Spain's unemployment rate shot up to 26 percent in the fourth quarter of 2012, marking one of the highest rates in the developed world, according to numbers released Thursday by the country's National Office of Statistics
The rate rose from 25 percent in the third quarter as the country tries to rebound from its second recession in just over three years, following the 2008 collapse of its once-booming real estate sector.
In comparison, even during the bleakest days of the Great Depression in the United States the unemployment rate only briefly got as high as 25 percent. The U.S. rate was 7.8 percent in December 2012.
In efforts to avoid a bailout, Spain's year-old conservative government has made major financial and labor reforms and applied severe austerity measures such as cutbacks in wages and spending as well as tax increases.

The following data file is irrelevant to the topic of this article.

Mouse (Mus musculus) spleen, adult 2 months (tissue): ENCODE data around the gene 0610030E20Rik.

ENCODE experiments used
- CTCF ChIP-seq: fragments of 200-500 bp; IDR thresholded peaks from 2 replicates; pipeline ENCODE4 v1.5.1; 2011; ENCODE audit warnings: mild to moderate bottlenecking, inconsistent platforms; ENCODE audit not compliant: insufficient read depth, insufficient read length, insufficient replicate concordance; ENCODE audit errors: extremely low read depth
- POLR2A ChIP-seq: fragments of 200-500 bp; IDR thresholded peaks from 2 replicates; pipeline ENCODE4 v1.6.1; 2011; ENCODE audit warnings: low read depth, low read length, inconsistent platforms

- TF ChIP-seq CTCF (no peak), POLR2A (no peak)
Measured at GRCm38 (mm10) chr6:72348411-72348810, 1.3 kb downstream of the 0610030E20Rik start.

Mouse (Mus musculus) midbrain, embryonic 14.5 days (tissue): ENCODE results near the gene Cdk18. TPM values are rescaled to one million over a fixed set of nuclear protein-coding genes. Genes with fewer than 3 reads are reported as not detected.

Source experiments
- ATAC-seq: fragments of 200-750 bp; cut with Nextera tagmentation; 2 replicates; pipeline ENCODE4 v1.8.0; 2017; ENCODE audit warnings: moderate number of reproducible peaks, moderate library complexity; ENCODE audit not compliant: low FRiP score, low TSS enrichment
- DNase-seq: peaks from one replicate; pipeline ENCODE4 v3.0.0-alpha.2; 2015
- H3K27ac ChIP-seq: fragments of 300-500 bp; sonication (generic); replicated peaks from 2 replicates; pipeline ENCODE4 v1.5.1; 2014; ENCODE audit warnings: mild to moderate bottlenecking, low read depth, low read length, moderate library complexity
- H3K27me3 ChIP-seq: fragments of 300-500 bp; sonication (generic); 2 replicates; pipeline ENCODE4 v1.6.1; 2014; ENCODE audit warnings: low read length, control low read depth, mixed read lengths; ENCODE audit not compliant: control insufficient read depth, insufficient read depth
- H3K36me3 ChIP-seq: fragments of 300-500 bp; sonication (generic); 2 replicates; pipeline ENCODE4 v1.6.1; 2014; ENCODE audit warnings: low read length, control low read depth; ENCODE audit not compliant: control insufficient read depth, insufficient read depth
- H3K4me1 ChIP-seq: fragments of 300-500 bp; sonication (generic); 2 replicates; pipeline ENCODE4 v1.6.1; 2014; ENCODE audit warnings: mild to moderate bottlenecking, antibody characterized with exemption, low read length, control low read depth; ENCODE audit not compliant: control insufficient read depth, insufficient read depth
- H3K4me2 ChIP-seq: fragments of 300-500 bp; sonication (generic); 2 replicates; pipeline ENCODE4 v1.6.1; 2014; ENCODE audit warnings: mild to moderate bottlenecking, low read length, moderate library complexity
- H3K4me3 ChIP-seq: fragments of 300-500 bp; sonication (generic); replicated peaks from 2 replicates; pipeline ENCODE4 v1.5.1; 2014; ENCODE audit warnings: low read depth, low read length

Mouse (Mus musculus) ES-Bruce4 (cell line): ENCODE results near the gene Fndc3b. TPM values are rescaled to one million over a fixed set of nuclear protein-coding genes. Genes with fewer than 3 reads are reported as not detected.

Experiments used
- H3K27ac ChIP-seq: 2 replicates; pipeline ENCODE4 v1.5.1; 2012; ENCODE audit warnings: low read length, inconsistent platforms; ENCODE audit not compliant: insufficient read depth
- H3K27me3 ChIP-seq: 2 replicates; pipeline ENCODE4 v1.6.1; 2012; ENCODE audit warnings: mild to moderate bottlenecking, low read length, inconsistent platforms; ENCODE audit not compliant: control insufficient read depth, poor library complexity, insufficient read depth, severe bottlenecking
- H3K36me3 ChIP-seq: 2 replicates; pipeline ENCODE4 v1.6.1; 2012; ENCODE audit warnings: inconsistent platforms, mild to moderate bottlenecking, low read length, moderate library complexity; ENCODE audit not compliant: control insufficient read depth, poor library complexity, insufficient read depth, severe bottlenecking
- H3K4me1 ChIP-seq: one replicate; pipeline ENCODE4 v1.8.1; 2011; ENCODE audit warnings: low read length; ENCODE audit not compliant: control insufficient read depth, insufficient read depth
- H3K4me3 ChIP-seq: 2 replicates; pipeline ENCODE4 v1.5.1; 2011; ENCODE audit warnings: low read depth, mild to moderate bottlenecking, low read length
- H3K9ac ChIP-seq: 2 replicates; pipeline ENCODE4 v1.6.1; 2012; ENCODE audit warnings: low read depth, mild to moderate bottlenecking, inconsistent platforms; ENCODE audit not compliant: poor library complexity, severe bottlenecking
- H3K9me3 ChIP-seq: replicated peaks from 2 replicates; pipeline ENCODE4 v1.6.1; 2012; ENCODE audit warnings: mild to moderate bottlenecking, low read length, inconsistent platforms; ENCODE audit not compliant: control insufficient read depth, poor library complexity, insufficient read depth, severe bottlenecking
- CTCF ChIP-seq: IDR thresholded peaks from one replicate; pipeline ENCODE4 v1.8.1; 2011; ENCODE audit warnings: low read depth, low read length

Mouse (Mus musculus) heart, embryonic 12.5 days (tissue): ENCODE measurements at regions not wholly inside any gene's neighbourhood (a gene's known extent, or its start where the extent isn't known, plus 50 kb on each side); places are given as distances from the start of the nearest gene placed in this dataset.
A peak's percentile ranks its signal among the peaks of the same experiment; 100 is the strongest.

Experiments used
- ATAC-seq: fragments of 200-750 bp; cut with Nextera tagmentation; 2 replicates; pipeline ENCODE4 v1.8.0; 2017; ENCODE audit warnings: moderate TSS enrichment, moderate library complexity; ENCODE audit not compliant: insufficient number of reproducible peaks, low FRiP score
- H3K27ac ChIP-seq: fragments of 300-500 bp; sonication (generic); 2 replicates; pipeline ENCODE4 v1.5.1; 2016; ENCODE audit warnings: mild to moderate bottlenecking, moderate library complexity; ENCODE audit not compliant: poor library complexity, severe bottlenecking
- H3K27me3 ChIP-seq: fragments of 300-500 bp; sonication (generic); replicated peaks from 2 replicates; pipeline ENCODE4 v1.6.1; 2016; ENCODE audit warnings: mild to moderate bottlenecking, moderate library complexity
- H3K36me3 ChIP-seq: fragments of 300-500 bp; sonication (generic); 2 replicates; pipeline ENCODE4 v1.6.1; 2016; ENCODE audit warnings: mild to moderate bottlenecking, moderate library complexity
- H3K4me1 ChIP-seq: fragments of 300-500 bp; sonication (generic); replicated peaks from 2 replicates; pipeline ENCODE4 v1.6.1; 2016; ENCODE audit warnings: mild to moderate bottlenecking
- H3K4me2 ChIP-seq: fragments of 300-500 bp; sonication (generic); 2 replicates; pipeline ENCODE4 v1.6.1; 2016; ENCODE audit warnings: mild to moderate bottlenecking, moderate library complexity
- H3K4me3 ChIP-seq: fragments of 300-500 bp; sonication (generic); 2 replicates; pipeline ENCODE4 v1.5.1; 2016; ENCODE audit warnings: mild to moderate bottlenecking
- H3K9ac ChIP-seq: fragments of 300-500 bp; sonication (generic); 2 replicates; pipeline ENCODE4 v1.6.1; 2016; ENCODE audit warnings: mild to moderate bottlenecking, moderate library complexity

With 5.9 million people out of work, Spain’s unemployment rate is double that of the rest of the Eurozone nations, the Los Angeles Times reported. The country’s weak economy has caused an exodus of both Spaniards and foreigners moving to other European countries and the United States in search of a more stable economy and more job opportunities. About 70 percent more people left Spain in 2011 than in 2010, statistics show.
The breakdown in the job market has especially affected young people, with 100,000 fewer people age 20-24 employed.
Unemployment is also especially widespread in the south part of the county, which had flourished from the housing boom that began a decade ago.
Spain's central bank this week estimated that economic activity was down 1.7 percent in the fourth quarter from a year earlier and down 1.3 percent for the whole of 2012.
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